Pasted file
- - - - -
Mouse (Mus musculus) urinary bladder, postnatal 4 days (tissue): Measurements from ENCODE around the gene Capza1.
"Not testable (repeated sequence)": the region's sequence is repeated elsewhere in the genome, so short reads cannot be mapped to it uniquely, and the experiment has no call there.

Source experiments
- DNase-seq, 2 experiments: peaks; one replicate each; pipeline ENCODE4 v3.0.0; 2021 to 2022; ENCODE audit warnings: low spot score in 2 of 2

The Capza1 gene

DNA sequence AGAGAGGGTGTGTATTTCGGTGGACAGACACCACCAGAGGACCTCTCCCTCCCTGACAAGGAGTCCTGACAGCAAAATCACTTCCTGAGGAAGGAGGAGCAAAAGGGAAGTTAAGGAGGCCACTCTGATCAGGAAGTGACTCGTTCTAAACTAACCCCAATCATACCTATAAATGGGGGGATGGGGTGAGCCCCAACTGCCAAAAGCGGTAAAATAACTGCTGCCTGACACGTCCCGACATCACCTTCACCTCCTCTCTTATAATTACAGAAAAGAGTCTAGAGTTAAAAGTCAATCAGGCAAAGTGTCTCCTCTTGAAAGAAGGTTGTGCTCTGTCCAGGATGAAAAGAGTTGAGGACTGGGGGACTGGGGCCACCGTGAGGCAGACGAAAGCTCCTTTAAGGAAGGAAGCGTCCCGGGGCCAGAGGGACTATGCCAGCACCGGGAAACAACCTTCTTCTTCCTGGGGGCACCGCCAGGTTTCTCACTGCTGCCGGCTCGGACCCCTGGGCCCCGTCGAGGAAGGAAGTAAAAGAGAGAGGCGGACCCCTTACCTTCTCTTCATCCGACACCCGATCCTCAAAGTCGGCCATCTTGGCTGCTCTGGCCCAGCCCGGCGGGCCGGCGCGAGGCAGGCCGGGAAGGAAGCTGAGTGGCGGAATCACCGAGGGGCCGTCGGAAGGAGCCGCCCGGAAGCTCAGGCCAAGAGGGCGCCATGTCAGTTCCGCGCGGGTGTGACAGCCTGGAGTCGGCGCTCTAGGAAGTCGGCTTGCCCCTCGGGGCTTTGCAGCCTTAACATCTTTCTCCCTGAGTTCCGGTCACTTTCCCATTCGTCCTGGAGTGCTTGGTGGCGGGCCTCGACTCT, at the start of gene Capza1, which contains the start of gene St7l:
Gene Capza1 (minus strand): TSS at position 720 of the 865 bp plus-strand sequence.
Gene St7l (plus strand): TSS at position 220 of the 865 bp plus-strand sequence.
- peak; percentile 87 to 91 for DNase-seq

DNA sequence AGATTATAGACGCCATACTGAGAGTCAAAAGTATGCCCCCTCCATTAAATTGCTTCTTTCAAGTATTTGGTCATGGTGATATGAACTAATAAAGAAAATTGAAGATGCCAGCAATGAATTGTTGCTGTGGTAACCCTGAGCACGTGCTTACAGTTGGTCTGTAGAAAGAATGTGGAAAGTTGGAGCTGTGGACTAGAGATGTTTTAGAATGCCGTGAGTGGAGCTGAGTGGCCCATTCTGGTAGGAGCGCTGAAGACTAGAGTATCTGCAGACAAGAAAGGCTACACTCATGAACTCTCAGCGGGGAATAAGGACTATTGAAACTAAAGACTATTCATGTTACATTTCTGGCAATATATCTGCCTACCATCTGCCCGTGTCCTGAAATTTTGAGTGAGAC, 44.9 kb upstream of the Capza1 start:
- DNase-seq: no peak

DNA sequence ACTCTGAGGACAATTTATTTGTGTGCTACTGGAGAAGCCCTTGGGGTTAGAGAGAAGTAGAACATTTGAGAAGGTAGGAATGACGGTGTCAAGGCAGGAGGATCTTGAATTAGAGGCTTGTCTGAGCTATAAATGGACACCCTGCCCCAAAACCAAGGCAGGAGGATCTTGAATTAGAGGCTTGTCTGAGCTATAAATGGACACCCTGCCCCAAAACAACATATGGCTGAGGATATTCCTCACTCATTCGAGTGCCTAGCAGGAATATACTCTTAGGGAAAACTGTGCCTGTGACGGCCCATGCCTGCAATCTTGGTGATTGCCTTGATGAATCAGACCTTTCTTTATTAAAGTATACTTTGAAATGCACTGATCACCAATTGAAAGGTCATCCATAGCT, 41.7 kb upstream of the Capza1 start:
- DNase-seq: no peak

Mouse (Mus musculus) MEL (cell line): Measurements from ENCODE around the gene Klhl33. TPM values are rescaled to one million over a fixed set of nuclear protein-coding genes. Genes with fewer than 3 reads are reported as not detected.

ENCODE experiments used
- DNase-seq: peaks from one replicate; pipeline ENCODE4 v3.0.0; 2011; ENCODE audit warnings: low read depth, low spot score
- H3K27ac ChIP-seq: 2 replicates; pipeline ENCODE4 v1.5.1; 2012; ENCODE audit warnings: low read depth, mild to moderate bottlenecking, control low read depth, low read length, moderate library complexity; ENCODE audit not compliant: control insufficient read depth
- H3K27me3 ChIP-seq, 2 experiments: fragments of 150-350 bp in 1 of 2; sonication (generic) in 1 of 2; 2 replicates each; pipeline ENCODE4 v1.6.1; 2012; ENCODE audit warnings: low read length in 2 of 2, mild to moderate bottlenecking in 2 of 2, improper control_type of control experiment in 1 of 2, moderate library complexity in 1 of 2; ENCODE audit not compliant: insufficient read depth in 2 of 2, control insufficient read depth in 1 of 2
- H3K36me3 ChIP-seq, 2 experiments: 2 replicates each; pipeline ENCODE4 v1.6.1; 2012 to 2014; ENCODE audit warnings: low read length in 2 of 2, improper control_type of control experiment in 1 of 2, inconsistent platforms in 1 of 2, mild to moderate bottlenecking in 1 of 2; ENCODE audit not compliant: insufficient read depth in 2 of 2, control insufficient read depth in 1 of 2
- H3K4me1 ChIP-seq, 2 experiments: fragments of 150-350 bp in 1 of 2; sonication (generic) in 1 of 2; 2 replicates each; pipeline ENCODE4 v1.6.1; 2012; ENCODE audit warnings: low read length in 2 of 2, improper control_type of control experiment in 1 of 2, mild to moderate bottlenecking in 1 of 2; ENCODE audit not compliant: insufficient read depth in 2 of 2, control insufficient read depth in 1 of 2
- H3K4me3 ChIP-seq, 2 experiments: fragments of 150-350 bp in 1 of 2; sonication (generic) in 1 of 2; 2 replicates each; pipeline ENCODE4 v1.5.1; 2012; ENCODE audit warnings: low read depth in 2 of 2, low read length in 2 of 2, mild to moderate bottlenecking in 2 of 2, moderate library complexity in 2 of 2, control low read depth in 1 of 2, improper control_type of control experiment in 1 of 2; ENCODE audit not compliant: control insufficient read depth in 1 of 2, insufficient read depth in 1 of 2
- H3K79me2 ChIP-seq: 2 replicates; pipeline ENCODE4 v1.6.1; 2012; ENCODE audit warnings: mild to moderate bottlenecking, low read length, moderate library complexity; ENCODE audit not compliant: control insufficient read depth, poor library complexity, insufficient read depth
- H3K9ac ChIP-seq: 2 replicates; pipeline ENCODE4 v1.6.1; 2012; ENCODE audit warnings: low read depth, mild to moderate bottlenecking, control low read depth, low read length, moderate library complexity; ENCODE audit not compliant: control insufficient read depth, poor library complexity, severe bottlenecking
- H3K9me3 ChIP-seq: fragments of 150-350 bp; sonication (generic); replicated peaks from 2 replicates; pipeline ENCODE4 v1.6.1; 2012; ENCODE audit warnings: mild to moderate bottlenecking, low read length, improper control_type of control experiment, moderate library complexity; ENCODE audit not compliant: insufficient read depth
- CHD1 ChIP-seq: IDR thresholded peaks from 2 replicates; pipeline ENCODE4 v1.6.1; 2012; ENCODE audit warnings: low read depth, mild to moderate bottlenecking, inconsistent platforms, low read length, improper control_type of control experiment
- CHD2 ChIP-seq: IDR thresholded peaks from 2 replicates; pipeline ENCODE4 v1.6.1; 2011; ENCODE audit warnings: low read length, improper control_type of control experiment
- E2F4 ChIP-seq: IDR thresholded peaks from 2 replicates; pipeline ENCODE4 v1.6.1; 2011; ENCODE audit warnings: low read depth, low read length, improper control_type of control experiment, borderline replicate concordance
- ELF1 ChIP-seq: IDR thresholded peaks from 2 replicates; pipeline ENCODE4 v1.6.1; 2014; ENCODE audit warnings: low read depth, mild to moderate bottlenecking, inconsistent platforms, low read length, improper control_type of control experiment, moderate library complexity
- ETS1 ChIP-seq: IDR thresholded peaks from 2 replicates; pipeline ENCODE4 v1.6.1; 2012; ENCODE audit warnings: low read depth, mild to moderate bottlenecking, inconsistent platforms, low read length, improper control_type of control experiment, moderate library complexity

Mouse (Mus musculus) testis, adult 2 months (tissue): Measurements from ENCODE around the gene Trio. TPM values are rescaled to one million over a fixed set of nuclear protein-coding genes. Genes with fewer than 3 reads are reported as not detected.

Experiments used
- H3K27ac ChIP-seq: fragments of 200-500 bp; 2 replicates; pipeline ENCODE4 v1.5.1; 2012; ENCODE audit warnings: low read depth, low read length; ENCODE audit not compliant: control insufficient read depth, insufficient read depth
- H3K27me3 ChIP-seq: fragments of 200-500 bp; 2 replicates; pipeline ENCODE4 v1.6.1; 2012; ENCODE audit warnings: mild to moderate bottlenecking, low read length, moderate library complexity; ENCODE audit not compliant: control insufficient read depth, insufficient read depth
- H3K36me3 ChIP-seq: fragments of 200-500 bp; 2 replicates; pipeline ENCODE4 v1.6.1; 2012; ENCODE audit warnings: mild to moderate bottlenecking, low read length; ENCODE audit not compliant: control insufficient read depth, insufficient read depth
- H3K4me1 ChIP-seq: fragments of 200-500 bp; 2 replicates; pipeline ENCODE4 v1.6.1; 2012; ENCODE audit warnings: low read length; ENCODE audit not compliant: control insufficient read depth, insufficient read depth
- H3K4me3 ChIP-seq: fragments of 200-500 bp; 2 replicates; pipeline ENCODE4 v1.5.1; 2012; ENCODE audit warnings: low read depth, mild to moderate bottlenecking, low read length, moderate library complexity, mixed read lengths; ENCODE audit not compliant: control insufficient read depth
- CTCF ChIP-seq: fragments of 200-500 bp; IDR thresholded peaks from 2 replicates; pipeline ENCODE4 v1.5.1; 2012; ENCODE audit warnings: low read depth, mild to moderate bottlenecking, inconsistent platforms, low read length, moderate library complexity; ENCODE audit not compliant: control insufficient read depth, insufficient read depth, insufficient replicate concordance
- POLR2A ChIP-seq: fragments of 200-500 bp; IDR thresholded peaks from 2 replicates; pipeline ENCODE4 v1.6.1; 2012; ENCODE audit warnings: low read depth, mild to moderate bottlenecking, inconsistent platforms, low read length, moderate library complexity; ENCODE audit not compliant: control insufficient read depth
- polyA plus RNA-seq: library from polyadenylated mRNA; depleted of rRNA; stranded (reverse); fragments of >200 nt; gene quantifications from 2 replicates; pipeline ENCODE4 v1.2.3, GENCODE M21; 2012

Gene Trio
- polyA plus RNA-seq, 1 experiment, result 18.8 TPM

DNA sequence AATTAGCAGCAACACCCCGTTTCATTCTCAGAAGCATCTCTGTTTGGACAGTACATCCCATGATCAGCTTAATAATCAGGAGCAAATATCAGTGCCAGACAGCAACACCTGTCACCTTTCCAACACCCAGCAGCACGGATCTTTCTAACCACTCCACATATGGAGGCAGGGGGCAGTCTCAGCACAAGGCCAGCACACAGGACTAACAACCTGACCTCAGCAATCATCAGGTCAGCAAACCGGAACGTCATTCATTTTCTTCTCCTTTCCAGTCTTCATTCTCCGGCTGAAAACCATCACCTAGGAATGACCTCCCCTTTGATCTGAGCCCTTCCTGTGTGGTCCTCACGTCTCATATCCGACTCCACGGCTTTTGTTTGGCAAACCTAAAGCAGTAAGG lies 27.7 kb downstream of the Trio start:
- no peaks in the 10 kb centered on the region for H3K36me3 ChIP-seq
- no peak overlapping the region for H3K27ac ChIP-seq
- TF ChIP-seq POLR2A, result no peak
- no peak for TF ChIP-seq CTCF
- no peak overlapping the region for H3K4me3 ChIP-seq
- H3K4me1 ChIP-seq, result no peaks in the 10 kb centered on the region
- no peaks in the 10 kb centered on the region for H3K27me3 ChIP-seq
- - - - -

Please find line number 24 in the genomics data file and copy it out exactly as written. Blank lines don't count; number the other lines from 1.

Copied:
- H3K9me3 ChIP-seq: fragments of 150-350 bp; sonication (generic); replicated peaks from 2 replicates; pipeline ENCODE4 v1.6.1; 2012; ENCODE audit warnings: mild to moderate bottlenecking, low read length, improper control_type of control experiment, moderate library complexity; ENCODE audit not compliant: insufficient read depth